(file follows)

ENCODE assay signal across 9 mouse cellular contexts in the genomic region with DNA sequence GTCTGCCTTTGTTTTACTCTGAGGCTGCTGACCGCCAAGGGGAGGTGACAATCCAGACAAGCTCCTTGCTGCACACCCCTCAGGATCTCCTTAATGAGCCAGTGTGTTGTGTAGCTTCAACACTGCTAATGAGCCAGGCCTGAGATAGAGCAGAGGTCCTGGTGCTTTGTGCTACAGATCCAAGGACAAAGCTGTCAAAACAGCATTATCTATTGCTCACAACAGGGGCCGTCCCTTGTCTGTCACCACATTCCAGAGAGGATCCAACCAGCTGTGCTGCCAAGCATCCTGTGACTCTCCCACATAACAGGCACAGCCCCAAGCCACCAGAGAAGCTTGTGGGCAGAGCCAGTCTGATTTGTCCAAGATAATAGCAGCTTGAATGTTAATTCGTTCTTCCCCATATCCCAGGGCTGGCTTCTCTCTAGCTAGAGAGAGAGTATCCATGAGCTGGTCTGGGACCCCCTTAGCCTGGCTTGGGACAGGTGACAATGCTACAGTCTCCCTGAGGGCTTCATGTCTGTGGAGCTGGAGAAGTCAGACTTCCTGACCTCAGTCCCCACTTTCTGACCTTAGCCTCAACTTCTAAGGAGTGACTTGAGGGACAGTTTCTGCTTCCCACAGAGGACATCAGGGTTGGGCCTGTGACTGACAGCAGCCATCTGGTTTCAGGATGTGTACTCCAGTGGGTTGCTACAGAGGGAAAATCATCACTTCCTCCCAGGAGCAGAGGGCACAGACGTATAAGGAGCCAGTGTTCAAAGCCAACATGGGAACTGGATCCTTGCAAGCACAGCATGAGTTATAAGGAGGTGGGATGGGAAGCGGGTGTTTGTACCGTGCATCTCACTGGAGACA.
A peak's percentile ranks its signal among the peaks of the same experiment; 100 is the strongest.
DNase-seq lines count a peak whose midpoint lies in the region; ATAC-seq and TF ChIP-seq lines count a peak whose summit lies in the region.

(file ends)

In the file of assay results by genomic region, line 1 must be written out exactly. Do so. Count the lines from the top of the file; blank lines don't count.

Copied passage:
ENCODE assay signal across 9 mouse cellular contexts in the genomic region with DNA sequence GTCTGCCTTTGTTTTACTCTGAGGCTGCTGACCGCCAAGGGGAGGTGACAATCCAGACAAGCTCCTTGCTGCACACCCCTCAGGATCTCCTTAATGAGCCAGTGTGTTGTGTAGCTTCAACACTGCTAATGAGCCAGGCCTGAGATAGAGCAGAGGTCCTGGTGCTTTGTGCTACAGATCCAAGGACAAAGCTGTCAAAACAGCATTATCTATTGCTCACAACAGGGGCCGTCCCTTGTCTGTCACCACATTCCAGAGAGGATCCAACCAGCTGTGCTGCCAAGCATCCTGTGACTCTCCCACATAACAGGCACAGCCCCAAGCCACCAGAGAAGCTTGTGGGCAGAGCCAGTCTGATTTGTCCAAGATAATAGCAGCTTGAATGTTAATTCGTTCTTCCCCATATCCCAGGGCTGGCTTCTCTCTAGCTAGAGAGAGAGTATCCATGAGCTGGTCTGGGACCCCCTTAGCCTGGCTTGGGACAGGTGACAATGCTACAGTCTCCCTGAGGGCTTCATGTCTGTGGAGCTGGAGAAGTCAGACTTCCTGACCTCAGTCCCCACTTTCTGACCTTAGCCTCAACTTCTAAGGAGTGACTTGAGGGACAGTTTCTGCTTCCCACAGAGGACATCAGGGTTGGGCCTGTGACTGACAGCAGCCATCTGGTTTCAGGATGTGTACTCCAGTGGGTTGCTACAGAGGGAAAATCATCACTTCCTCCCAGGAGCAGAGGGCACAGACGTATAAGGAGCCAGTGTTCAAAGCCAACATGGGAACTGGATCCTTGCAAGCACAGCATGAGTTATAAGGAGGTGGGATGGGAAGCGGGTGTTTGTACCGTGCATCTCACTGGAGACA.